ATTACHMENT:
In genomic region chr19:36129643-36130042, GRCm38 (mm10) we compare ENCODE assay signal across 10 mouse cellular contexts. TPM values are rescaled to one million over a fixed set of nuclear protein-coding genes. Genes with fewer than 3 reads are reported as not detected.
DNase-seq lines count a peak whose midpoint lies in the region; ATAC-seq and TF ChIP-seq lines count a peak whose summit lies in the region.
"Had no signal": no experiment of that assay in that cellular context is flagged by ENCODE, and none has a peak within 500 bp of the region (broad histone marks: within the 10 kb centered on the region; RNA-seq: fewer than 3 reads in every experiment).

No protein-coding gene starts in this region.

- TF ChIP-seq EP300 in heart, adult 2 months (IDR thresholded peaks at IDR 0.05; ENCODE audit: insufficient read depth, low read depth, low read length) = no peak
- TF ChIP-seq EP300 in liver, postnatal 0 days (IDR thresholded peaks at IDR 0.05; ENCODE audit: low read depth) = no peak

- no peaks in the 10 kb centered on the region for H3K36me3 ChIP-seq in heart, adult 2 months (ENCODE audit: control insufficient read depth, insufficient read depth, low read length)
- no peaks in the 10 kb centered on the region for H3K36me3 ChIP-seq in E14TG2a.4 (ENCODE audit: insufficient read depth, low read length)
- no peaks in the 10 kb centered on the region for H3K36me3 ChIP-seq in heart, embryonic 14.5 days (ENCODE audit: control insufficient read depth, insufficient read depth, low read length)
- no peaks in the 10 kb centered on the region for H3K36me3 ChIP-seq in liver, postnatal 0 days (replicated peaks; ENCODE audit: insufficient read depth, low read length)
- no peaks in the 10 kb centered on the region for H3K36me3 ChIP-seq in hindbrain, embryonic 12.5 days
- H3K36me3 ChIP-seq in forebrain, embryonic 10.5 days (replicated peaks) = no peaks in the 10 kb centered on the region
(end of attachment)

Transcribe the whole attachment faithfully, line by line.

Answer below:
In genomic region chr19:36129643-36130042, GRCm38 (mm10) we compare ENCODE assay signal across 10 mouse cellular contexts. TPM values are rescaled to one million over a fixed set of nuclear protein-coding genes. Genes with fewer than 3 reads are reported as not detected.
DNase-seq lines count a peak whose midpoint lies in the region; ATAC-seq and TF ChIP-seq lines count a peak whose summit lies in the region.
"Had no signal": no experiment of that assay in that cellular context is flagged by ENCODE, and none has a peak within 500 bp of the region (broad histone marks: within the 10 kb centered on the region; RNA-seq: fewer than 3 reads in every experiment).

No protein-coding gene starts in this region.

- TF ChIP-seq EP300 in heart, adult 2 months (IDR thresholded peaks at IDR 0.05; ENCODE audit: insufficient read depth, low read depth, low read length) = no peak
- TF ChIP-seq EP300 in liver, postnatal 0 days (IDR thresholded peaks at IDR 0.05; ENCODE audit: low read depth) = no peak

- no peaks in the 10 kb centered on the region for H3K36me3 ChIP-seq in heart, adult 2 months (ENCODE audit: control insufficient read depth, insufficient read depth, low read length)
- no peaks in the 10 kb centered on the region for H3K36me3 ChIP-seq in E14TG2a.4 (ENCODE audit: insufficient read depth, low read length)
- no peaks in the 10 kb centered on the region for H3K36me3 ChIP-seq in heart, embryonic 14.5 days (ENCODE audit: control insufficient read depth, insufficient read depth, low read length)
- no peaks in the 10 kb centered on the region for H3K36me3 ChIP-seq in liver, postnatal 0 days (replicated peaks; ENCODE audit: insufficient read depth, low read length)
- no peaks in the 10 kb centered on the region for H3K36me3 ChIP-seq in hindbrain, embryonic 12.5 days
- H3K36me3 ChIP-seq in forebrain, embryonic 10.5 days (replicated peaks) = no peaks in the 10 kb centered on the region